Queueing theory
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By: Aivis Olsteins

In News

2019-02-08

Queues and Capacity Calculations in Telecom Systems

How to know how many agents are necessary for a contact center serving given number of calls per time frame?

In one of the previous posts I have discussed a simple formula which helps to calculate number of ports required for a given number of minutes passing through the system in a time period (a day, hour etc). The calculation was based of very simplified assumption of averages, i.e. that in an average one minute of call fills one channel (or port) of the system for a one minute. From there you can easily multiply and see that, for example 30 ports can carry 30 minutes every minute or 1800 minues every hour (30ports x 60 minutes in hour) and so on. I have even published a simple calculator to quickly do it when needed ( I use it myself a lot).

However, this model is very simplified, and assumes that voice calls always arriving at the exact time, i.e. whenever the previous one has just ended. The reality is far more complex: while you can always have an average call duration and average call arrival rate, the the variation of real values quickly defeats the simplified approach as there will be always calls which take longer than average to complete and arrival times can be shorter than the average.

To work out the solution, one can take Queueing Theory at help. It was first formulated in very beginning of 20th century and for the exact purpose: calculating loads in the telephone exchange. Back then it required physical circuits to interconnect callers, and physical operators who would manually interconnect them. Nowadays it is still important, as it helps to calculate number channels in trunking and switching systems, and number of operators in contact centers.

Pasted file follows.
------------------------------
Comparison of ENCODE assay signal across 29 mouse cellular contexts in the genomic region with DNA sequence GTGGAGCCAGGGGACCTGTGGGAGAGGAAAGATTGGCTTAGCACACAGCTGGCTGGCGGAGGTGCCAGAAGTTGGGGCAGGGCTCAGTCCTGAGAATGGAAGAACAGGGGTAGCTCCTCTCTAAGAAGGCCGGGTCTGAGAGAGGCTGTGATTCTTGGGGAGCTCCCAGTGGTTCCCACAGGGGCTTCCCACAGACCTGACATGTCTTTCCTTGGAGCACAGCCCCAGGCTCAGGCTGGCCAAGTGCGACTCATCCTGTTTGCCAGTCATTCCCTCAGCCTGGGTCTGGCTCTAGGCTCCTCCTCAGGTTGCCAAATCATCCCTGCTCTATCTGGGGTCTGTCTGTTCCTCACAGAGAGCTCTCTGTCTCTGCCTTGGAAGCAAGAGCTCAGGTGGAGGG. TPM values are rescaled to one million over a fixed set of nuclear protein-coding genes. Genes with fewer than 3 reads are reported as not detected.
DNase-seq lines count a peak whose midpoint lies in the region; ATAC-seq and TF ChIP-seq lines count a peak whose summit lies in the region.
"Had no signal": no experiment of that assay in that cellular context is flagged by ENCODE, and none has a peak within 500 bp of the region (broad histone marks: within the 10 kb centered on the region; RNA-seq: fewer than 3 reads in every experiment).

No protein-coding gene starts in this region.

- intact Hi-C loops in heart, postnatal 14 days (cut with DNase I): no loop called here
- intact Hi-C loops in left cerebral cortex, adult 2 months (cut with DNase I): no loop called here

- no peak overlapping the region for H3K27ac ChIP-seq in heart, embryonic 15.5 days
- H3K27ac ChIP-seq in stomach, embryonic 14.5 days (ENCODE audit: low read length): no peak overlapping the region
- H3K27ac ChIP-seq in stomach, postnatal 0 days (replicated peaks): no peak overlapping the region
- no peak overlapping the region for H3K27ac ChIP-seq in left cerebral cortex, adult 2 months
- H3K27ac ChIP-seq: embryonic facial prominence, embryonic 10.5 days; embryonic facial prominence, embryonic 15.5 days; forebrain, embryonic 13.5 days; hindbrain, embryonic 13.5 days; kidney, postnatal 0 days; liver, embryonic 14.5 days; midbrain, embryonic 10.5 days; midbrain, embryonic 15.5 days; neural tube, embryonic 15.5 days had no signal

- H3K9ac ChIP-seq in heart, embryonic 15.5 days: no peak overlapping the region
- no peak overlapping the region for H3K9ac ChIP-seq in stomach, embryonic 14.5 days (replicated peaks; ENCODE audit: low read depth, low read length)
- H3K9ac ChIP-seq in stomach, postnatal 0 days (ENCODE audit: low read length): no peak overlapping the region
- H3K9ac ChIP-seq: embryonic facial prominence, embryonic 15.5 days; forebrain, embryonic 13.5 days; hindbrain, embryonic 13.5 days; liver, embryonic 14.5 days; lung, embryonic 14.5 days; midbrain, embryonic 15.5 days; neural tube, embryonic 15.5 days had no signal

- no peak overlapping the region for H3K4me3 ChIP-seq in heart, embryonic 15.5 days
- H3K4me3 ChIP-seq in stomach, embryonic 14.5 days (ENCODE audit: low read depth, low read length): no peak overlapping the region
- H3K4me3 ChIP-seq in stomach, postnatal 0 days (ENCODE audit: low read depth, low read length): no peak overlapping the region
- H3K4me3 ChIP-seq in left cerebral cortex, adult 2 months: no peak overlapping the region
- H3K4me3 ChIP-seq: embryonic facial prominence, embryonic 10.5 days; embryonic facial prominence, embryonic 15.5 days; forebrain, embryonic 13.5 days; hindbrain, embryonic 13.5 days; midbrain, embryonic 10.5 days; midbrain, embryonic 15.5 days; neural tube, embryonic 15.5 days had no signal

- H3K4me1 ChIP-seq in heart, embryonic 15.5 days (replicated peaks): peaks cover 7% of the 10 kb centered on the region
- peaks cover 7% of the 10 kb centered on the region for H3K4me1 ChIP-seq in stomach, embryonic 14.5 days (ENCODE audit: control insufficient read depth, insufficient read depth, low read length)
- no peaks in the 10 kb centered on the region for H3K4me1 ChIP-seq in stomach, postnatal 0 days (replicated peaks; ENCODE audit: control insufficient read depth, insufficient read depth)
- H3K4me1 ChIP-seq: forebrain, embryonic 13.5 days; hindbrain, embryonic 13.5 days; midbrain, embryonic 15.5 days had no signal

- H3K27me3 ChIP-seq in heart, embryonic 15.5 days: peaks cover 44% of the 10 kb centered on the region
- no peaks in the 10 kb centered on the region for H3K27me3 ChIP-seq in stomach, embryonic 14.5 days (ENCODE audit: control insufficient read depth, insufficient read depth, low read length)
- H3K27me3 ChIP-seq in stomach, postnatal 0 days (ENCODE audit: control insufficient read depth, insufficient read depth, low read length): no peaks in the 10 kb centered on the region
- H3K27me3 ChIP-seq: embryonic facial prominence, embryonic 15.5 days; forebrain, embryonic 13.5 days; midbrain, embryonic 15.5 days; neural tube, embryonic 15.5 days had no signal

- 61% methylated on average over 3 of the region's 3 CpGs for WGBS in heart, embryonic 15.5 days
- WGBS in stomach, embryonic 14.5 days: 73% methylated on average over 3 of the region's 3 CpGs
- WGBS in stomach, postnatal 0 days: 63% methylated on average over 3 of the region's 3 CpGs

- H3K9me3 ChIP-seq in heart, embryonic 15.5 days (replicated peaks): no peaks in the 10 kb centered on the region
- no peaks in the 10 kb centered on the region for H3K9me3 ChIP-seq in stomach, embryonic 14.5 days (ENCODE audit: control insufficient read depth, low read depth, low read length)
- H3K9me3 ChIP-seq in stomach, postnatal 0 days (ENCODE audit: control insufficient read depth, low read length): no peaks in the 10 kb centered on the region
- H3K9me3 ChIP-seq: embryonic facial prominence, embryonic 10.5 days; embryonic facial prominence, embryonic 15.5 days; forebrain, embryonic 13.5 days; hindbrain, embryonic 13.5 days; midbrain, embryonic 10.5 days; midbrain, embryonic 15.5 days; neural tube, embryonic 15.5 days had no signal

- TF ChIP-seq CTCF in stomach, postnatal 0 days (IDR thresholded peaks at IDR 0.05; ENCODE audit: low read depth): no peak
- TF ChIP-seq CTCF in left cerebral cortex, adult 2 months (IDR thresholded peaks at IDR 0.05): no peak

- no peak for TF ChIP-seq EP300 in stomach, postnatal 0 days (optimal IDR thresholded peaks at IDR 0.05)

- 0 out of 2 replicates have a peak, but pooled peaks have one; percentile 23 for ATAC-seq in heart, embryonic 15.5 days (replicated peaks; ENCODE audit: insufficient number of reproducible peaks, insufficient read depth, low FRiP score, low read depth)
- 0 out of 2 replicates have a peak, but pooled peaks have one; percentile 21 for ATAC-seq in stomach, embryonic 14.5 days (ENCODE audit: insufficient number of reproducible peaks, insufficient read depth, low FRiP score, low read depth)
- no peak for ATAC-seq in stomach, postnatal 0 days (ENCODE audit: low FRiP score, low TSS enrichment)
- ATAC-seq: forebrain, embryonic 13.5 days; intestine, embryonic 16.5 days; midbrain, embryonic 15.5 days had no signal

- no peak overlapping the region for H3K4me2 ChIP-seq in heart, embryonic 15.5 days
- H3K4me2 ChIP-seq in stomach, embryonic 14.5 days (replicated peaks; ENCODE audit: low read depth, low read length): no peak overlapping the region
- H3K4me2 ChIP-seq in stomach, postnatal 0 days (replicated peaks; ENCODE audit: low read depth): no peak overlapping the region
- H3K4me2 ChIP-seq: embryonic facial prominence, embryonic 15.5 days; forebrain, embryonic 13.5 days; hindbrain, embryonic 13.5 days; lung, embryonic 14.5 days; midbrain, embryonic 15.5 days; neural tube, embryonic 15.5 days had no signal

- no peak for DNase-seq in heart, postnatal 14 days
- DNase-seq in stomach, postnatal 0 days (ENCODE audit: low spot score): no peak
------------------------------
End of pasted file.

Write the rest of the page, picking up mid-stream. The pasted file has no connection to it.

Let's just take one simple example: an operator in the contact center, serving incoming calls. Let's say it takes on average 5 minutes to serve a customer, and calls arrive at slightly larger intervals on average: 5 minutes and 15 seconds. The average should be fine for one operator: There is 15 seconds guard time between each call of 5 minutes.

However, queue theory shows a different picture: the expected waiting time for one operator queue is calculated by formula:

 t = λ / (μ * (μ – λ)) 

where μ is service rate and λ is arrival rate. Lets fill the numbers in: arrival rate λ= 60/5 =12 calls per hour and service rate μ = 60/5.25 = 11.43 calls per hour. Put the numbers in the formula and we get waiting time t = 1.666, i.e. 1 hour and 40 minutes! The number is suprisingly high: the queue would grow so long and stabilize around that number if all callers would have patience to wait so long. Adding a second operator would drop waiting times almost to few minutes (against intuition) but this is more complex to calculate and I will touch it in some of the later posts.

To summarize, the Queueing theory is important tool when building telecom systems, including contact centers. It allows to correctly plan for resources and avoid congestions when underestimating system capacity.

About Author
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With more than 25 years in the industry, Aivis Olsteins is founder of DataTechLabs, and has been involved in every aspect of the company through its development. He has large expertise in telecom networks, databases, large data processing and other advanced technical topics.

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